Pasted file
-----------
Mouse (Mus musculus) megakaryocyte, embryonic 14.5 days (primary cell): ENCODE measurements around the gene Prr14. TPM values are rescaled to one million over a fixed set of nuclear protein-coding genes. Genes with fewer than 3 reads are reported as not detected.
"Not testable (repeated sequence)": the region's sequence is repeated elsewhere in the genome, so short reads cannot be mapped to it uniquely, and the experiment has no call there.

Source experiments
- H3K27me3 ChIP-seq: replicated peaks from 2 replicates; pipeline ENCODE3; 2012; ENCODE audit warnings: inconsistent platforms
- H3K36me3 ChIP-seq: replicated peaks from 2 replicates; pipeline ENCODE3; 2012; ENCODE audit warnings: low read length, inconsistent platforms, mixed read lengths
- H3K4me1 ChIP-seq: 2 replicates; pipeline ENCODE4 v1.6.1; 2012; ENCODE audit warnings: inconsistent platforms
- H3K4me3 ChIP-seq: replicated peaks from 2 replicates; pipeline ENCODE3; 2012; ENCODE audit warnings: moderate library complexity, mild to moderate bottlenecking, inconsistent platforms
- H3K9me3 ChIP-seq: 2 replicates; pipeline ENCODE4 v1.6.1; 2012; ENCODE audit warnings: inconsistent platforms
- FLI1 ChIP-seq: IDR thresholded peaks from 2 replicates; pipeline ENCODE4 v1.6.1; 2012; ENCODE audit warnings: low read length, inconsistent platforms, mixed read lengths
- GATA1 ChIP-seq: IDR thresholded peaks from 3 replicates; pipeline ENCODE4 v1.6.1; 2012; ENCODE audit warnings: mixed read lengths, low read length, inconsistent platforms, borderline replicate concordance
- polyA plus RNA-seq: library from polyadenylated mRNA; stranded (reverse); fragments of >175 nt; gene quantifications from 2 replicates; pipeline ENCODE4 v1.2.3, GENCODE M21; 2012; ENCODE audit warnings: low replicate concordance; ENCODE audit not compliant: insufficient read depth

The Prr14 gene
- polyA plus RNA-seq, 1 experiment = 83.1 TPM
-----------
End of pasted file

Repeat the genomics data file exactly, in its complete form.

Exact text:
Mouse (Mus musculus) megakaryocyte, embryonic 14.5 days (primary cell): ENCODE measurements around the gene Prr14. TPM values are rescaled to one million over a fixed set of nuclear protein-coding genes. Genes with fewer than 3 reads are reported as not detected.
"Not testable (repeated sequence)": the region's sequence is repeated elsewhere in the genome, so short reads cannot be mapped to it uniquely, and the experiment has no call there.

Source experiments
- H3K27me3 ChIP-seq: replicated peaks from 2 replicates; pipeline ENCODE3; 2012; ENCODE audit warnings: inconsistent platforms
- H3K36me3 ChIP-seq: replicated peaks from 2 replicates; pipeline ENCODE3; 2012; ENCODE audit warnings: low read length, inconsistent platforms, mixed read lengths
- H3K4me1 ChIP-seq: 2 replicates; pipeline ENCODE4 v1.6.1; 2012; ENCODE audit warnings: inconsistent platforms
- H3K4me3 ChIP-seq: replicated peaks from 2 replicates; pipeline ENCODE3; 2012; ENCODE audit warnings: moderate library complexity, mild to moderate bottlenecking, inconsistent platforms
- H3K9me3 ChIP-seq: 2 replicates; pipeline ENCODE4 v1.6.1; 2012; ENCODE audit warnings: inconsistent platforms
- FLI1 ChIP-seq: IDR thresholded peaks from 2 replicates; pipeline ENCODE4 v1.6.1; 2012; ENCODE audit warnings: low read length, inconsistent platforms, mixed read lengths
- GATA1 ChIP-seq: IDR thresholded peaks from 3 replicates; pipeline ENCODE4 v1.6.1; 2012; ENCODE audit warnings: mixed read lengths, low read length, inconsistent platforms, borderline replicate concordance
- polyA plus RNA-seq: library from polyadenylated mRNA; stranded (reverse); fragments of >175 nt; gene quantifications from 2 replicates; pipeline ENCODE4 v1.2.3, GENCODE M21; 2012; ENCODE audit warnings: low replicate concordance; ENCODE audit not compliant: insufficient read depth

The Prr14 gene
- polyA plus RNA-seq, 1 experiment = 83.1 TPM